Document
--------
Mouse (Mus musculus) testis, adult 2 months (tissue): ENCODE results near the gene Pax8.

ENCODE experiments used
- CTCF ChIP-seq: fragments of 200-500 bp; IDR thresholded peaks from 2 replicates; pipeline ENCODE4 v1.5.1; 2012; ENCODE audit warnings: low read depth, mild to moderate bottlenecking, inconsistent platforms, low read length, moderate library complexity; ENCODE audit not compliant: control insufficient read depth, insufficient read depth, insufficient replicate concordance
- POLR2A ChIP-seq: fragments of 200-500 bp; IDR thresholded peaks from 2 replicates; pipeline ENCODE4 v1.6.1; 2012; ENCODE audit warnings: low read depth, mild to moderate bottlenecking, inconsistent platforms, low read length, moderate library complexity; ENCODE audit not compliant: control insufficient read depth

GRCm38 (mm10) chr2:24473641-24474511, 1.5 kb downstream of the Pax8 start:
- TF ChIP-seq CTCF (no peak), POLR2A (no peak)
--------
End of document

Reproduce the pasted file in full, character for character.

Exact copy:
Mouse (Mus musculus) testis, adult 2 months (tissue): ENCODE results near the gene Pax8.

ENCODE experiments used
- CTCF ChIP-seq: fragments of 200-500 bp; IDR thresholded peaks from 2 replicates; pipeline ENCODE4 v1.5.1; 2012; ENCODE audit warnings: low read depth, mild to moderate bottlenecking, inconsistent platforms, low read length, moderate library complexity; ENCODE audit not compliant: control insufficient read depth, insufficient read depth, insufficient replicate concordance
- POLR2A ChIP-seq: fragments of 200-500 bp; IDR thresholded peaks from 2 replicates; pipeline ENCODE4 v1.6.1; 2012; ENCODE audit warnings: low read depth, mild to moderate bottlenecking, inconsistent platforms, low read length, moderate library complexity; ENCODE audit not compliant: control insufficient read depth

GRCm38 (mm10) chr2:24473641-24474511, 1.5 kb downstream of the Pax8 start:
- TF ChIP-seq CTCF (no peak), POLR2A (no peak)